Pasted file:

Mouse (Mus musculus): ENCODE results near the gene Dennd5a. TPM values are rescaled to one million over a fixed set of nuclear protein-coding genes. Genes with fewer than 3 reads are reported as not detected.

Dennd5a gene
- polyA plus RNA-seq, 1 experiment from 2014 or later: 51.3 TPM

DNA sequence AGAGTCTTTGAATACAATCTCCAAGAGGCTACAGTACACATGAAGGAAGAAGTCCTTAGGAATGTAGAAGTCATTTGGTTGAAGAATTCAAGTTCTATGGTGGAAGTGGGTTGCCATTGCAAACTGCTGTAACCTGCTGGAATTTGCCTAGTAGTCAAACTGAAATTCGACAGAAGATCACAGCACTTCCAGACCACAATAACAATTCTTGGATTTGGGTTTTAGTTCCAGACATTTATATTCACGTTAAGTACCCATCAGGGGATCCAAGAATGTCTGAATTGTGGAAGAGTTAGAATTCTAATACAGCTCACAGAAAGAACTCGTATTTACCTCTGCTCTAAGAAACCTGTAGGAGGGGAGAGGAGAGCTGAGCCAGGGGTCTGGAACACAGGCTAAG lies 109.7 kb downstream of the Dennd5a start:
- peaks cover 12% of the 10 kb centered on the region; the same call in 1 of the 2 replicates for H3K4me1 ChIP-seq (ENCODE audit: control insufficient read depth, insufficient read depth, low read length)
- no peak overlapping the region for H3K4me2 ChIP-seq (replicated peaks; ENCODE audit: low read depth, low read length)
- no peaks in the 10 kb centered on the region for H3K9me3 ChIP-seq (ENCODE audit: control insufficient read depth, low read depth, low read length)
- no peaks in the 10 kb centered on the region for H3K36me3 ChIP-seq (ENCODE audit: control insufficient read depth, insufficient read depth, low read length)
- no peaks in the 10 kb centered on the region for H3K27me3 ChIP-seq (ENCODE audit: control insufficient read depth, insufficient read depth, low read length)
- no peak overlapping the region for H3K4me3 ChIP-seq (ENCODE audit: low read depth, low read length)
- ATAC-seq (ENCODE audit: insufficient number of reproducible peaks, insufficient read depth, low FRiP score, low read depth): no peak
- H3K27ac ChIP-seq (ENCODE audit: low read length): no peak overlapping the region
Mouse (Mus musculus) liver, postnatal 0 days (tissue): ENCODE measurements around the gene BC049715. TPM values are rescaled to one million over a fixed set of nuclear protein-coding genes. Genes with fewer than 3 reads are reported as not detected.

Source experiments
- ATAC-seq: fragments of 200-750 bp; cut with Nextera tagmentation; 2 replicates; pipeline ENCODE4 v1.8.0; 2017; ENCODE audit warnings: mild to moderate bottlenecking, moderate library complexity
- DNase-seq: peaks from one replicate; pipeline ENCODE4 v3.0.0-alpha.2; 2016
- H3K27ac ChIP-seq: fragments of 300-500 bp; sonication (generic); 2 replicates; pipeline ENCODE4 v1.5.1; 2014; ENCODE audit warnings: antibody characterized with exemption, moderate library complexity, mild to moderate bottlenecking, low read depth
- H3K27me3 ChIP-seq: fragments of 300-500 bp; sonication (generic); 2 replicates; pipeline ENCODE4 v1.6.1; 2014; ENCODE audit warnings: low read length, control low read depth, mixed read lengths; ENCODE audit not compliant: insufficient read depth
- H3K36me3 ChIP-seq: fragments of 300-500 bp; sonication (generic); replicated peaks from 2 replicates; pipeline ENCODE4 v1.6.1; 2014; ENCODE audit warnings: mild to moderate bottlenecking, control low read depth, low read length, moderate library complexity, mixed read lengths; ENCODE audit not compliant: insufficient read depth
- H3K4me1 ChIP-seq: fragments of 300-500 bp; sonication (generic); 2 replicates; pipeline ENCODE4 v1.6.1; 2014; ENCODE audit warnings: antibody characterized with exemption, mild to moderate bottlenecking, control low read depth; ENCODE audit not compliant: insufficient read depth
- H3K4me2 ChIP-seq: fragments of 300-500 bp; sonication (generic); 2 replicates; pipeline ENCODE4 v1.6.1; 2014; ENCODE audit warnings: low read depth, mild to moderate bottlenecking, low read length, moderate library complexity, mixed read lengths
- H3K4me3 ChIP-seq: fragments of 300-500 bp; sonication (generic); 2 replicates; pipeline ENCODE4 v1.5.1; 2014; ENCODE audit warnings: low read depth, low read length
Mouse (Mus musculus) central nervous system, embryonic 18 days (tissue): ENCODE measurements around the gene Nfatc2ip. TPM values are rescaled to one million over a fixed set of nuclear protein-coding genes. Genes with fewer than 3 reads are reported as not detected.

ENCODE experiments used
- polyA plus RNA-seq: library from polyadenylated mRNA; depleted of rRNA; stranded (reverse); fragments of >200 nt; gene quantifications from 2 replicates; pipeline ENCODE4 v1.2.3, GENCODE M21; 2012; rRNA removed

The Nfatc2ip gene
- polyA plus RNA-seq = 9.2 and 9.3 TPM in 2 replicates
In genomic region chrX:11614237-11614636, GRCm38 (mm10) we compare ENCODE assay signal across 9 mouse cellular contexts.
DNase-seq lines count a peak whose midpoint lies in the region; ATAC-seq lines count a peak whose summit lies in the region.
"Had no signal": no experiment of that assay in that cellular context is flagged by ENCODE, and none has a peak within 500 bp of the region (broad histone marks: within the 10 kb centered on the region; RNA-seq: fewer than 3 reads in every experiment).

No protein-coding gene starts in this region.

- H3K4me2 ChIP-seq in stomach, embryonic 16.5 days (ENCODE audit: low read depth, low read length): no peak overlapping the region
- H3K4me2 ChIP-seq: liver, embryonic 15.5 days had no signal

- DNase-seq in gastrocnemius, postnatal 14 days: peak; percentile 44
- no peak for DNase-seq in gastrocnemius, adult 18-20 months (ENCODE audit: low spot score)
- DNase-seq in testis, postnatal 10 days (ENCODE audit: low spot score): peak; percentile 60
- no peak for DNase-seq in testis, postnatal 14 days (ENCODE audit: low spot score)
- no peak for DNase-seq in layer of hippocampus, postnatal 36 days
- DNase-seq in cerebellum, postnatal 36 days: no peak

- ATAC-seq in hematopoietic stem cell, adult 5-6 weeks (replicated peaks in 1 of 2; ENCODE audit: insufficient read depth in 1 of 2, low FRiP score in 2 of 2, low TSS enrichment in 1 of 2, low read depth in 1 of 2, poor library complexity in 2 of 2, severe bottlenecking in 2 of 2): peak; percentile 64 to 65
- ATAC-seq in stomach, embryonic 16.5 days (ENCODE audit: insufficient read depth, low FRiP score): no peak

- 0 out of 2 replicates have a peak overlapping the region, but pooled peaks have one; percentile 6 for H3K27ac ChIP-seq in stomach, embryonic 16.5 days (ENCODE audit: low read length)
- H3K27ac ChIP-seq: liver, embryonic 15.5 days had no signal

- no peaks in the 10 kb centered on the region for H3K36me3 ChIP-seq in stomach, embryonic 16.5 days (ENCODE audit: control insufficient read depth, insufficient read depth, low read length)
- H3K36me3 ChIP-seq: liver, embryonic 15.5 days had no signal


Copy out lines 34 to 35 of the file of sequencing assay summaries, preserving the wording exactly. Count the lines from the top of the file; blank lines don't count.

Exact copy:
- DNase-seq in gastrocnemius, postnatal 14 days: peak; percentile 44
- no peak for DNase-seq in gastrocnemius, adult 18-20 months (ENCODE audit: low spot score)